Built in fireplaces These are designed for recessed in the wall installation. Since they are hard wired to your home’s circuitry you have the option for either 120 volt service (1,400 watts) or 220 volt service (2,800 watts) effectively doubling the heating capacity of a standard fireplace.

Electric log sets Made to resemble burning logs resting in a fireplace grate ,they are used as fireplace inserts.

Wall mounted fireplaces If you have a flair for contemporary decor and want something unique as a focal point, a wall mounted fireplace will satisfy your goals and then some.

Nuts and bolts
The following features pertain to all electric fireplaces.

Heat output The maximum heat output of all plug in electric fireplaces is 1,500 watts or 5100 BTUs. This is sufficient to heat a self contained room up to 400 sq ft or add significant supplemental heat to larger unenclosed spaces. Make sure to check the specifications of each fireplace you look at to make sure it has the heating capacity you need.

Size doesn’t matter Many of the smallest fireplaces offer the same heating capacity as the largest models.

Flame display The flame display operates with or without heat for year round enjoyment.

Remote control The remotes come in two varieties. The first is a simple On/Off. The second type is fully functional and controls all aspects of the fireplace’s heater and flame display.

Warranty Warranties vary according to the manufacturer. Most offer 2 year warranties and on some select models the warranty is in effect for up to 5 years.

Wednesday, October 29, 2014

Really Expensive Electric fireplaces

Got an extra five grand laying around the house you don't know what to do with? How about a really expensive electric fireplace to brighten  up your favorite room this winter?

As is often the case, while searching for one thing, I stumbled onto something else that interested me. In this case it was an Amish electric fireplace media center that sells for around $2,900. What intrigued me was the price; almost three grand for an electric fireplace is a lot of kindling.

Since I was wasting my time I decided to waste some more and look for other examples of outrageously priced fireplaces. As it turned out, the price of the Amish fireplace shown here wasn't even close to some of the others I discovered.

So what I did was assemble pictures with prices for 17 of the most expensive electric fireplaces I could find and put them on a board on Pinterest. Who knows, maybe someone reading this can actually afford one or more of these beauties.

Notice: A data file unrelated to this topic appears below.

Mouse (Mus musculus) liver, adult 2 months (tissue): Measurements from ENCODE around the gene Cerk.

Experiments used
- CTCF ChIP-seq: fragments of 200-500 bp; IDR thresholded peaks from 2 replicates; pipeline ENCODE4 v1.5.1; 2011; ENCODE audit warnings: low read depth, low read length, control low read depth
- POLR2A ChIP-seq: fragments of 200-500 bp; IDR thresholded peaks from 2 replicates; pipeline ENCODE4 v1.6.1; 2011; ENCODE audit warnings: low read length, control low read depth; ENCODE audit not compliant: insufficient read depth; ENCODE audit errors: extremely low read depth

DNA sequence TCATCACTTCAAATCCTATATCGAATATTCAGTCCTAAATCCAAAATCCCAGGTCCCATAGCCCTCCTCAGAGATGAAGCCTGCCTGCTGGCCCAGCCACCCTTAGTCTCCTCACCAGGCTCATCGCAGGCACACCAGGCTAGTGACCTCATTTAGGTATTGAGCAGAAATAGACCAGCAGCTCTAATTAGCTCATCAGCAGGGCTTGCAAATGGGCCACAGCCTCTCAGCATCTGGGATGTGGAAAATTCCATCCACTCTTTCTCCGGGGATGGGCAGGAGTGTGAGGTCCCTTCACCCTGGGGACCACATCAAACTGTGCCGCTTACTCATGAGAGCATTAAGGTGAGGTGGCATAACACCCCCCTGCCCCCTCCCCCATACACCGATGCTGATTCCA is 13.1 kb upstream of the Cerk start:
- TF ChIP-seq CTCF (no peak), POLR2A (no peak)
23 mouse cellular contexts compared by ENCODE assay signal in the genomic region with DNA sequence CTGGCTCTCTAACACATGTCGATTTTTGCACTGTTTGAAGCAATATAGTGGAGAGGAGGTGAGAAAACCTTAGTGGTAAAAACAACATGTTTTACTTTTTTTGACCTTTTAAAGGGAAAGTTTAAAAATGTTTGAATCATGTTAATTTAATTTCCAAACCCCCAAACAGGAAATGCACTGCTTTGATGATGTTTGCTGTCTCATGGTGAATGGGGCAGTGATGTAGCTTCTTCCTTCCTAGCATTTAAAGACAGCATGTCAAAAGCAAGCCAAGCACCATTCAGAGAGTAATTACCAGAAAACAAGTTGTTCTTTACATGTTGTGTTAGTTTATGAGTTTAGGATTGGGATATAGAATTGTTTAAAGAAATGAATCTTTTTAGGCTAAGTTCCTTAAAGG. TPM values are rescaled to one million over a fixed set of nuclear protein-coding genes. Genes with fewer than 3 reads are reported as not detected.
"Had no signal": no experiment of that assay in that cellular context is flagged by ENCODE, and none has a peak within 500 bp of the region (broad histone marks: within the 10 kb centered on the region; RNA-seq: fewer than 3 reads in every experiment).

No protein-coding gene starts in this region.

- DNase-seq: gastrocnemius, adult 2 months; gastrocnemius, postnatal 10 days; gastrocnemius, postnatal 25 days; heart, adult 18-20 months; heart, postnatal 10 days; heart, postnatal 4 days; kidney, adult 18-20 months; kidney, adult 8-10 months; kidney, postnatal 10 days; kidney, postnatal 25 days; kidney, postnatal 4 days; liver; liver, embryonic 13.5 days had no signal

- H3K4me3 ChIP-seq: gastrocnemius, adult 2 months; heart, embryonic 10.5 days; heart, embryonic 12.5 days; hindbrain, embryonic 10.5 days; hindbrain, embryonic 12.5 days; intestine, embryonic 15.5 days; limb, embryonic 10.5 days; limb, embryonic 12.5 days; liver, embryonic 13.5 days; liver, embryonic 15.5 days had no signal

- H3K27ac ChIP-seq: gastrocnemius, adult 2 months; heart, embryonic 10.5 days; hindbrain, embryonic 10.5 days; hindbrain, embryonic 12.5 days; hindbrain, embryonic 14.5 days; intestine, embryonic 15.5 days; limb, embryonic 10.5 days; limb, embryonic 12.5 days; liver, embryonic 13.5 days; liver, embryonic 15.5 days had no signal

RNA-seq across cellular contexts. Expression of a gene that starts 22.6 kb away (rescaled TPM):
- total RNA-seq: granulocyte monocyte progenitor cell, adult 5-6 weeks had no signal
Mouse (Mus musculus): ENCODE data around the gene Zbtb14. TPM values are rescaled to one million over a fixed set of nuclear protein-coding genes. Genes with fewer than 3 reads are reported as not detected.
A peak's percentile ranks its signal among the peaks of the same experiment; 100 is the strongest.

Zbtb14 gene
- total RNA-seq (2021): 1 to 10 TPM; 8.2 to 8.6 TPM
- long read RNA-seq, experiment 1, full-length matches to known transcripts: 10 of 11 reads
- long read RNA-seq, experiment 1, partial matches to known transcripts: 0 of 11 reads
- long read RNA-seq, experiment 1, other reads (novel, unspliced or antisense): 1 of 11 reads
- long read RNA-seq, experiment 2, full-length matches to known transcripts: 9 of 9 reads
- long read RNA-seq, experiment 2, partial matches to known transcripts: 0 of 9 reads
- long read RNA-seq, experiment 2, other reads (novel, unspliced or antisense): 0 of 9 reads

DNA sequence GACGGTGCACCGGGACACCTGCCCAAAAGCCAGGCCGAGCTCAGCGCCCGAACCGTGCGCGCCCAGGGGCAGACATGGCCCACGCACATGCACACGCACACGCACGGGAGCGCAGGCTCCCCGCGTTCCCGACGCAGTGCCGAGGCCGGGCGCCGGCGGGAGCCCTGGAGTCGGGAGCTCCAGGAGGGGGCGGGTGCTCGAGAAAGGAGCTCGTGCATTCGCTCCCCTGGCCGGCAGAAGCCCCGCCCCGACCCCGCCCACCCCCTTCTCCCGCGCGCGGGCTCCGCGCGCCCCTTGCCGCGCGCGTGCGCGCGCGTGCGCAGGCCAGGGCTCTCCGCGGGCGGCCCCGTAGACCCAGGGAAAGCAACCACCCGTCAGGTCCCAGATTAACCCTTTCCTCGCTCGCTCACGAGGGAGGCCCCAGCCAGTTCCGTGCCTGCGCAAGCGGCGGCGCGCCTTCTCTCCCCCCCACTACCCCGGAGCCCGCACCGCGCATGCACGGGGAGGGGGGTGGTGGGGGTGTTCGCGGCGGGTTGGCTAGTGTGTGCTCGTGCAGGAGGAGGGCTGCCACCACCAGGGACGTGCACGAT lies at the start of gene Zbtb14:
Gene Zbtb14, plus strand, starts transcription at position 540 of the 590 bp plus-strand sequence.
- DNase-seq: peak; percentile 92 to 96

Thursday, October 23, 2014

Fuel Corn Prices For The 2014/15 Heating Season

The abundant corn crop and near ideal harvesting conditions have had a positive effect on the price you will pay this heating season for bulk fuel corn.

A one ton bulk bag of corn which sold last year for $265 is now priced at $225 -  a savings of 16%. This price applies to those in the Midwest where corn is plentiful. If you live in the Northeast where wood pellets are the norm, the bulk corn price per ton is just under $300.

 Fuel corn is dried to a moisture content of 10-12%, generates around 7,100 BTUs per lb., and has an ash content of around 1.75%.

Cost to heat with corn vs wood pellets
With fuel corn at $225 a ton, the cost to generate 1mil (million) BTUs of heat is $15.64 before you factor in the efficiency (or inefficiency) of your heating appliance. At the Northeast price of $295 a ton for fuel corn, the cost is $20.85 per 1mil BTUs.

The cost to heat with wood pellets averages around $17.44 per 1mil BTUs - also before factoring in stove efficiency.

Friday, October 17, 2014

How National Fire Prevention Week Got Started

National Fire Prevention Week was started in recognition of the Great Chicago Fire of Oct. 8-9, 1871. Since President Calvin Coolidge issued the first national proclamation for the week in 1925, it has been held during the week in which Oct. 8 falls.

Blame it on the cow
According to legend, the fire started when Mrs. O'Leary's cow kicked over a lantern in the barn, resulting in a fire that killed 250 people, left 100,000 homeless, burned down more than 17,400 structures across 2,000 acres.

Last year in the United States half a million house fires occurred and 2,855 Americans lost their lives in fire.

Home heating safety checklist
If you haven't already, you can download a free, printable home heating safety checklist here.

Sunday, October 12, 2014

Wood & Pellet Stove Safety - PenBay Pilot

 If you heat with a pellet stove, here's a quick reminder to help you brush up on pellet stove safety

Wood & Pellet Stove Safety - PenBay Pilot